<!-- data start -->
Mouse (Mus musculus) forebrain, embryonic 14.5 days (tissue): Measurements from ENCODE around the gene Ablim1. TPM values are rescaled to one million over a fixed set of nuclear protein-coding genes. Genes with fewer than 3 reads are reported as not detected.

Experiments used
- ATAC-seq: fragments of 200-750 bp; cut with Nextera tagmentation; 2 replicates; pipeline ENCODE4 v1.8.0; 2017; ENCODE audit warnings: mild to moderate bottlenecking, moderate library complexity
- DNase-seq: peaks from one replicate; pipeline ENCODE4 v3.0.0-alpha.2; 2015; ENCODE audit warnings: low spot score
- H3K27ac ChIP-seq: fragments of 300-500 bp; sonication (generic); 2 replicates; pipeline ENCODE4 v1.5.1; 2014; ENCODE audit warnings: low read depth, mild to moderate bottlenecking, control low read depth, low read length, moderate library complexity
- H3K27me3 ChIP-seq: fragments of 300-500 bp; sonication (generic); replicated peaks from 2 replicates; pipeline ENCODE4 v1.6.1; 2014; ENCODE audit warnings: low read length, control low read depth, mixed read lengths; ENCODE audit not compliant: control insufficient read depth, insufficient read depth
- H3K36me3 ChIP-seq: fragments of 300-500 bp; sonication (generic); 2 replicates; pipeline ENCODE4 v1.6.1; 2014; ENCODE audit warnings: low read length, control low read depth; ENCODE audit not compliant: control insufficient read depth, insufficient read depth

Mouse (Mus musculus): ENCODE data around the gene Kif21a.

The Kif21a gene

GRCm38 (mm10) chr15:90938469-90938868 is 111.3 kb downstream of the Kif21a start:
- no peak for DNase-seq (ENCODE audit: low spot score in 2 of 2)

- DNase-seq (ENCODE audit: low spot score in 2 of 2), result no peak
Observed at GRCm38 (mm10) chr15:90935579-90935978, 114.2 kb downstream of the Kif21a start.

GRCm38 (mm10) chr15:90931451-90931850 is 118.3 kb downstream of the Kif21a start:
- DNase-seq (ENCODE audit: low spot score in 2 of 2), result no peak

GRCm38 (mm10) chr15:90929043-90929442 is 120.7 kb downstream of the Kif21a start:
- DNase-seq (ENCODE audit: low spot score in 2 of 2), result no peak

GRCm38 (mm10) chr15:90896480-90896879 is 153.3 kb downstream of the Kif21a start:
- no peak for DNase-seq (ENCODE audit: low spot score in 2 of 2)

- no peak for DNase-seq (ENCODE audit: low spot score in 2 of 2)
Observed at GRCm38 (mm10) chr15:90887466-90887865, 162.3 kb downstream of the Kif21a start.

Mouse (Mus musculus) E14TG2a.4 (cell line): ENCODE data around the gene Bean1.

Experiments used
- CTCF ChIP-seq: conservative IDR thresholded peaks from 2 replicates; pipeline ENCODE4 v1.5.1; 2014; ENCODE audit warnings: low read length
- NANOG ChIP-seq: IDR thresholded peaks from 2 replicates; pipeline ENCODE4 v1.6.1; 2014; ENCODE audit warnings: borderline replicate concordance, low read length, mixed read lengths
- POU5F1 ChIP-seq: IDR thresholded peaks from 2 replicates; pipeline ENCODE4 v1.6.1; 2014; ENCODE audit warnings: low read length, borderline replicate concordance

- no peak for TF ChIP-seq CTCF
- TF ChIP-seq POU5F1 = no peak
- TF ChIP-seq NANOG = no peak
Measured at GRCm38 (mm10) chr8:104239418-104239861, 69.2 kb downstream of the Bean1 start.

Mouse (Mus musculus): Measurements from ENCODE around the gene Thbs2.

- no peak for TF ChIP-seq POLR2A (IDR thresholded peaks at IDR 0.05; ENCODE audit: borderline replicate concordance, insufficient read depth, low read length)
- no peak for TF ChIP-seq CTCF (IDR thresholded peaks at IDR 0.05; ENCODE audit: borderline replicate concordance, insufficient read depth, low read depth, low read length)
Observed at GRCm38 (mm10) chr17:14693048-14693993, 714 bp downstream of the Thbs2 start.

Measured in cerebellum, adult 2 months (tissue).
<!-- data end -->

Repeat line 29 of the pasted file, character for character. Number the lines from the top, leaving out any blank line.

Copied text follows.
- TF ChIP-seq NANOG = no peak